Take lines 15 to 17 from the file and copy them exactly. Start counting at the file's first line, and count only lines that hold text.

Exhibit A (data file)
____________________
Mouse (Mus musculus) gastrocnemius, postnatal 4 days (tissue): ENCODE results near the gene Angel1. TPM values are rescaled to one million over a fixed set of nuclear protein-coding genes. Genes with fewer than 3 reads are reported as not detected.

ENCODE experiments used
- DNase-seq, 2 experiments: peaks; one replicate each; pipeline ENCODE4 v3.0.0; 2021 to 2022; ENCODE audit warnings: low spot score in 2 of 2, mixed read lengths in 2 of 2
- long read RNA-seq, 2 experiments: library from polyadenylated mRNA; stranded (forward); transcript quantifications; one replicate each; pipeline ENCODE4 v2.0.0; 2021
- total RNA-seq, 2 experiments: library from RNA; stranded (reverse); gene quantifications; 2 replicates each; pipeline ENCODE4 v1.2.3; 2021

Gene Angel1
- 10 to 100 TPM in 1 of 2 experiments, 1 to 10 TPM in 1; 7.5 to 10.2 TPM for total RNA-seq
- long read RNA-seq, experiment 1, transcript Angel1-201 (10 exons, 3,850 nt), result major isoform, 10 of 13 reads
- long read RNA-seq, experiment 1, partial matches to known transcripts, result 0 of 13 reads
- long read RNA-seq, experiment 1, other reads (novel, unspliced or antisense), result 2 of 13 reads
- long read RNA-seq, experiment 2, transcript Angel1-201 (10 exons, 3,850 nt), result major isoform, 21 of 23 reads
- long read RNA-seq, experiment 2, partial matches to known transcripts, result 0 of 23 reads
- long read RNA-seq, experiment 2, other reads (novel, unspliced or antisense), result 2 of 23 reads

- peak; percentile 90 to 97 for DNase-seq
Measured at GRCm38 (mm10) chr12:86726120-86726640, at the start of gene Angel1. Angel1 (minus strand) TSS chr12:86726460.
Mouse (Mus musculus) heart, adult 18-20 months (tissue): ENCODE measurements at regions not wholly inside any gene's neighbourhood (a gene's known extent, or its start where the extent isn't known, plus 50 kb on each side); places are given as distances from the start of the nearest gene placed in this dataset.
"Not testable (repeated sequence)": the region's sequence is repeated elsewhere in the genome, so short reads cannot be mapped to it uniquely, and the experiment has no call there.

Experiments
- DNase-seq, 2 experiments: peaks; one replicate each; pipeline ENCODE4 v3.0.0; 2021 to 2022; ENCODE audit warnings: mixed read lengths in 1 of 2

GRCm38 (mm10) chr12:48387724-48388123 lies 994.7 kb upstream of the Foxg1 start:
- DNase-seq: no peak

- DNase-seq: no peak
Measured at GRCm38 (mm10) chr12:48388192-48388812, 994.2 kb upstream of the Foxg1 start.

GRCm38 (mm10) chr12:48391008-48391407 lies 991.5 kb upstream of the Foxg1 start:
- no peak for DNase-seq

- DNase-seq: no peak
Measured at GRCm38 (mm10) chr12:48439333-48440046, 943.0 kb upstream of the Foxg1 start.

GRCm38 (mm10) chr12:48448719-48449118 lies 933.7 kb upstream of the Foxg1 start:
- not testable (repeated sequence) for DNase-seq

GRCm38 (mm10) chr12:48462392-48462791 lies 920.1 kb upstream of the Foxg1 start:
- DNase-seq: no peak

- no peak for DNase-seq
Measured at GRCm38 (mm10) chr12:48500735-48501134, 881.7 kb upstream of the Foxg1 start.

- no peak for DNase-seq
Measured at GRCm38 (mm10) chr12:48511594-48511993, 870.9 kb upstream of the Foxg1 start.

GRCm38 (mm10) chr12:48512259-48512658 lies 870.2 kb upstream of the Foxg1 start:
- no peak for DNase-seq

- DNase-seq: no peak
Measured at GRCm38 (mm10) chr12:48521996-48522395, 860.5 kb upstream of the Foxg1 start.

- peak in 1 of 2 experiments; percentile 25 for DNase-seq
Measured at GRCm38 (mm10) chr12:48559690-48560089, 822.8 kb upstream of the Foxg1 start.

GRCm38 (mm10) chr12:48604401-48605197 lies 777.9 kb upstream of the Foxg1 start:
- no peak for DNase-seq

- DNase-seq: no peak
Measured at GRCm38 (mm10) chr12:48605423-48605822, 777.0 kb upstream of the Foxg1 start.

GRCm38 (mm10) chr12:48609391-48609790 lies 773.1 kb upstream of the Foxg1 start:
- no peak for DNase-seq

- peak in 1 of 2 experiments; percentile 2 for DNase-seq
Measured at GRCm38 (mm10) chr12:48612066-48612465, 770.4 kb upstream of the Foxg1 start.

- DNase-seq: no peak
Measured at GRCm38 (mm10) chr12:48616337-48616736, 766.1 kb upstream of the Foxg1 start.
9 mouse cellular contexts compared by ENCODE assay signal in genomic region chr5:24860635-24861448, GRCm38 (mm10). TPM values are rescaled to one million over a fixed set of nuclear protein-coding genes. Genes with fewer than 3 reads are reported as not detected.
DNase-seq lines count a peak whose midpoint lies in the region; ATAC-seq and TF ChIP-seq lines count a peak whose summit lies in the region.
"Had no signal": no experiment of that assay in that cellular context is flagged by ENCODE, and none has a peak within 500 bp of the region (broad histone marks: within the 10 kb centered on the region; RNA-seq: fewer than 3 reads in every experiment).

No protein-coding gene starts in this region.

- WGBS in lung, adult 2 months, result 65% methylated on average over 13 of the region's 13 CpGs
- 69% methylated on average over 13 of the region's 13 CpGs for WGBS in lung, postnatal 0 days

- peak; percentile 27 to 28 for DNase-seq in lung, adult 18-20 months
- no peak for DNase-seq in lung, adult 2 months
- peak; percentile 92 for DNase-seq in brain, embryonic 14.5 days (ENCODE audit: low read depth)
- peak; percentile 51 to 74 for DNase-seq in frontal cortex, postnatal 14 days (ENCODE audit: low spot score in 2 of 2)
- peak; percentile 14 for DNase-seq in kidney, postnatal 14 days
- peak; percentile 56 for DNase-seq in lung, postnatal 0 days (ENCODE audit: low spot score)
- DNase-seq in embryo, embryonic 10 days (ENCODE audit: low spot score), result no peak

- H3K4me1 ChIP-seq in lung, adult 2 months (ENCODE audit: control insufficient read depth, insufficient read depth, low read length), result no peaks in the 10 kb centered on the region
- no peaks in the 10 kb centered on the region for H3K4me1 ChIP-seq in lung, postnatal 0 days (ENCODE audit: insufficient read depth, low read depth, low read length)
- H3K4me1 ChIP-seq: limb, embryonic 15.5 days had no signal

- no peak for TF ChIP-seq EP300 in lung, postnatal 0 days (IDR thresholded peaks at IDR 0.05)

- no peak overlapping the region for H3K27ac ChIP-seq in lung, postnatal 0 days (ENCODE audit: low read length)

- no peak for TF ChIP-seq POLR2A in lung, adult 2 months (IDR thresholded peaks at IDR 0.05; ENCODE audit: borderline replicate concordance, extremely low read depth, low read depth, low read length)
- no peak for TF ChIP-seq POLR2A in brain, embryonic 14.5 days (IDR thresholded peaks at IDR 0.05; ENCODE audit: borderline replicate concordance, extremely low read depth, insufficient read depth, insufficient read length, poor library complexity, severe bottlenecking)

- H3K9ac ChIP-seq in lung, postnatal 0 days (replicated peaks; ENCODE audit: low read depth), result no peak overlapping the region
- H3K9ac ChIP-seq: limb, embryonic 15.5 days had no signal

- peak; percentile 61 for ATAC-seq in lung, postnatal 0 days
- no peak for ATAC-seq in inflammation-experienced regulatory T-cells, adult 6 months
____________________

Measured at GRCm38 (mm10) chr12:86726120-86726640, at the start of gene Angel1. Angel1 (minus strand) TSS chr12:86726460.
Mouse (Mus musculus) heart, adult 18-20 months (tissue): ENCODE measurements at regions not wholly inside any gene's neighbourhood (a gene's known extent, or its start where the extent isn't known, plus 50 kb on each side); places are given as distances from the start of the nearest gene placed in this dataset.
"Not testable (repeated sequence)": the region's sequence is repeated elsewhere in the genome, so short reads cannot be mapped to it uniquely, and the experiment has no call there.